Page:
Wicked Wren [00:21:18] Shut up.


Shira Ties [00:21:20]  Providing – but here's the thing. Like if you have somebody provide you those patterns and then you have an environment where there's a lot of people who are educated where you can practice those patterns and someone will come over to you be like, No, that's (…). Tie it again. You know, yeah, you've got it. That's great. And then you have the time on a regular basis to repeat it over and over again to drill yourself. You can get good. But I would say that I'm like mid at best. Like, I feel like the New York City, like at least femme presenting rope scene is full of a lot of really talented people. And I'm like, not as good as they are.


Wicked Wren [00:21:56] You're definitely up there with 'em, okay? I think you're downplaying yourself. So at some point you became a pro (…) and that's really interesting to me. How did that trajectory work?


Shira Ties [00:22:07] So thanks to COVID, I was one of those human beings who was employed. And then at the very beginning of COVID, my corporation, like massive international corporation, laid off 3000 Americans.


Wicked Wren [00:22:25] Nice.


Shira Ties [00:22:26] And gave us all like, you know, a six-month severance and was like, We don't know what's going on, but we just want to be cautious. And then a month later, COVID hit and I was like, You guys (…) knew ahead of time. There's no way you didn't know at the time. You don't put that many – you don't give that many people six months of paid work for nothing without having like a Peter tingle about it.


Wicked Wren [00:22:51] Yeah. Yeah. That's a little nefarious, isn't it?


Shira Ties [00:22:55] Oh, 100%. And I will say that they are a massive tech corporation, so... That works as medical plants.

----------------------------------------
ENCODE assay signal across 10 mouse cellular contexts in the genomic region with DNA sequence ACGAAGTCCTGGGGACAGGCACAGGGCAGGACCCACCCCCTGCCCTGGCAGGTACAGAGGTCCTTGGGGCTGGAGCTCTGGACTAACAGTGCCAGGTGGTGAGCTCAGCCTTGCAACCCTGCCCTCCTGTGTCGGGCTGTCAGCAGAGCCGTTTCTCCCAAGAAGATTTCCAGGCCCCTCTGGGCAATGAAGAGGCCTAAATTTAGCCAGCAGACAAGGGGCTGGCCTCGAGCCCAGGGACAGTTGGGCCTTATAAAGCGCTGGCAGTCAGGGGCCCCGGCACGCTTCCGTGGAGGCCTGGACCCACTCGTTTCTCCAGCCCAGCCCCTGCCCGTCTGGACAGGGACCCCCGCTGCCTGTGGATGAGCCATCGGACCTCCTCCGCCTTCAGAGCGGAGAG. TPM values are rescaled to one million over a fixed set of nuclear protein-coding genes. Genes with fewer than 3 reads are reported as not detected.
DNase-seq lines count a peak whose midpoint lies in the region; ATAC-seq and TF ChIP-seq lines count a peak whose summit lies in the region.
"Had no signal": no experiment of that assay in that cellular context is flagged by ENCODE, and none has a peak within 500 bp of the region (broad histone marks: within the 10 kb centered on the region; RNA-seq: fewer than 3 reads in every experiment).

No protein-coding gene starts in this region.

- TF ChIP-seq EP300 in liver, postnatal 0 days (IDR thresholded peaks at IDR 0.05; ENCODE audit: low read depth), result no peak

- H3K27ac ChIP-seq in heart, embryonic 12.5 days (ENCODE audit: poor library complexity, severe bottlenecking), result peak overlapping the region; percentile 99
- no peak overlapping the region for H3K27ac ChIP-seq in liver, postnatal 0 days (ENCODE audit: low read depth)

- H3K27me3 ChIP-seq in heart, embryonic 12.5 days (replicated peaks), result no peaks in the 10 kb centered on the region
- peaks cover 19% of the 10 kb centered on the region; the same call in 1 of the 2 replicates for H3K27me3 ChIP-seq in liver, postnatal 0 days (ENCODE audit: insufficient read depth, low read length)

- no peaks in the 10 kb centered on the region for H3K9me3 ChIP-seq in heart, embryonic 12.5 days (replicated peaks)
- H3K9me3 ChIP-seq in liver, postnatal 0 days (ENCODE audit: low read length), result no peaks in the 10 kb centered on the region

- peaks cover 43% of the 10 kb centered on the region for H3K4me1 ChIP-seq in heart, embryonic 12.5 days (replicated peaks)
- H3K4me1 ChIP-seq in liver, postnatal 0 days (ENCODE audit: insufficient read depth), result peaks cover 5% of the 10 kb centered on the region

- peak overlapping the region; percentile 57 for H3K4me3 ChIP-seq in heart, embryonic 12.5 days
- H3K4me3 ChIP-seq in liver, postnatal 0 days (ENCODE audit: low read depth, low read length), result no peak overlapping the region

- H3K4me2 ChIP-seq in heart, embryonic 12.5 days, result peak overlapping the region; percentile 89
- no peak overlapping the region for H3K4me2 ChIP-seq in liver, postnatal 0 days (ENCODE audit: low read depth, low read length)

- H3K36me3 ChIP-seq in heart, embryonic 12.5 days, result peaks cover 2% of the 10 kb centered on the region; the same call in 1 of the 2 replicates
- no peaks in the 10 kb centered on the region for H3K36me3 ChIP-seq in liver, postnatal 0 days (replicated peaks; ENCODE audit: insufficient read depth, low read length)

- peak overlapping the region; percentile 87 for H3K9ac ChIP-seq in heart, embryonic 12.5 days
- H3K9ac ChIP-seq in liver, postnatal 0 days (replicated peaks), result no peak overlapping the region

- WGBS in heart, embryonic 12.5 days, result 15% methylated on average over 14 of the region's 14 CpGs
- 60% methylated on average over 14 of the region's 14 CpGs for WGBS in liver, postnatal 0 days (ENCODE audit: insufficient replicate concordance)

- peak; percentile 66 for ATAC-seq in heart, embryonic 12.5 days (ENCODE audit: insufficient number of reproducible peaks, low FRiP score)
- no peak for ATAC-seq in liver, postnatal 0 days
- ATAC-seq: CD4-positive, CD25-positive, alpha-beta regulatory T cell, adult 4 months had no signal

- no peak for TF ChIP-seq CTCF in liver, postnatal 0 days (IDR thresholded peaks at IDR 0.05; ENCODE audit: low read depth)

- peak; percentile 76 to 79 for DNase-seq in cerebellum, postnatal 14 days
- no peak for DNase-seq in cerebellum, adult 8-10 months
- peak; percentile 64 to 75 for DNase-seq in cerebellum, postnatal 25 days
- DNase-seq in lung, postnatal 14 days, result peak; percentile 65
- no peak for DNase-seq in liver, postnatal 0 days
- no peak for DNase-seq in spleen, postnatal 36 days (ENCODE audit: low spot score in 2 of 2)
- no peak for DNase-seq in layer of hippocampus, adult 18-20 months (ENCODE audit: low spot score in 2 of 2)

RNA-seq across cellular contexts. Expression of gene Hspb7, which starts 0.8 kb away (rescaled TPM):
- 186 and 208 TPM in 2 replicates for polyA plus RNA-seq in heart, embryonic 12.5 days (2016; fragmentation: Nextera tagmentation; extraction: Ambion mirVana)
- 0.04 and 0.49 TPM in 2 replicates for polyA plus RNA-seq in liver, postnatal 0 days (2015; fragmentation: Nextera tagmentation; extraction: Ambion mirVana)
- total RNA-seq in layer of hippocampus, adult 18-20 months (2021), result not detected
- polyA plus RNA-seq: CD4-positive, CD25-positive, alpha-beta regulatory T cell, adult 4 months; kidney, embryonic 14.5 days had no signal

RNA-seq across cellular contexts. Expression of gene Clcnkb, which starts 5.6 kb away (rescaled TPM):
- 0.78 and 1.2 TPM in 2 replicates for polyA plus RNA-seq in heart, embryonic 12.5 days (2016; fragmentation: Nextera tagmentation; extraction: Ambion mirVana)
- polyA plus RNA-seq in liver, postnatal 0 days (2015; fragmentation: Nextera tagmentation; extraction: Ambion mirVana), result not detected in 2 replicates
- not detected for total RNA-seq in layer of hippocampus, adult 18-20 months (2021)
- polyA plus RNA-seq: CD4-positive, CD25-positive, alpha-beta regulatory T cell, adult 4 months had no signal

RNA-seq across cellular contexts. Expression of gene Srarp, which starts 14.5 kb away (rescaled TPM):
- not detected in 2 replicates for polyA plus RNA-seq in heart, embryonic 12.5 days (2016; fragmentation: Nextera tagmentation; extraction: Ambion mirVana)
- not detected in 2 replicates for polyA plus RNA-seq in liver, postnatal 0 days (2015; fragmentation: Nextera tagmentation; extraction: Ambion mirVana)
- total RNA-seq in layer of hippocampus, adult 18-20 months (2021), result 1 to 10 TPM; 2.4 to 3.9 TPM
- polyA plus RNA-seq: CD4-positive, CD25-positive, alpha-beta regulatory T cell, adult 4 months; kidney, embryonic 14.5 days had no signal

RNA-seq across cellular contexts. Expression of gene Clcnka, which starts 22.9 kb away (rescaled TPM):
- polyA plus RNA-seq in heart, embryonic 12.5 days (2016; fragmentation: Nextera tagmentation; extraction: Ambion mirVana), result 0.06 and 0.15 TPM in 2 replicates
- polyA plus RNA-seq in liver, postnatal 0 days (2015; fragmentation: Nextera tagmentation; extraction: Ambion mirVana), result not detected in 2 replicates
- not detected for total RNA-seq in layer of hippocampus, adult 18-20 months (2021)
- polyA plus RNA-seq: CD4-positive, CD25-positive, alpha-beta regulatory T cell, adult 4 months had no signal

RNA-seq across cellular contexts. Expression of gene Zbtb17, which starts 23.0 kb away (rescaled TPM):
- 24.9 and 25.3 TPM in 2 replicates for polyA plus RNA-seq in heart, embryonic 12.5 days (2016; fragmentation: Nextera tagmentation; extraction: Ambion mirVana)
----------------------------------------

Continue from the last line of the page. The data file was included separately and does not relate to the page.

Wicked Wren [00:23:05] Hmm. Make sense. Yes.


Shira Ties [00:23:07] Yeah. Yeah. They're for sure nefarious. So, got laid off. And like a lot of other people, I found myself in a position where it was like, What am I going to do immediately? Started filling out all of the applications and I was like, Well, you know, I could... Like I could give like a few like 101 classes. And I started off giving some 101 classes, like just basic group safety like, you know, how to tie single-column, places to never put rope, you know like the basics. And one of my friends was like, Well, you know I'd love to tie with you. How much? How much should I pay you? I was like... You're my friend... Why would you pay me? They're like, Because that's what you do. And I'm like, But, but why would you pay me? You're my friend. And they were like, Yeah, but like you should get payment for services rendered. Like you've put time into learning this. You spent money on classes. And I was like, You're right. And then another person was like, Oh, you take sessions? Well, would you do another session like this? And like, little by little... I wouldn't even say little by little. I would say within the span of a month, it just went from like maybe a few like rope tying sessions to a few more like bondage and play sessions.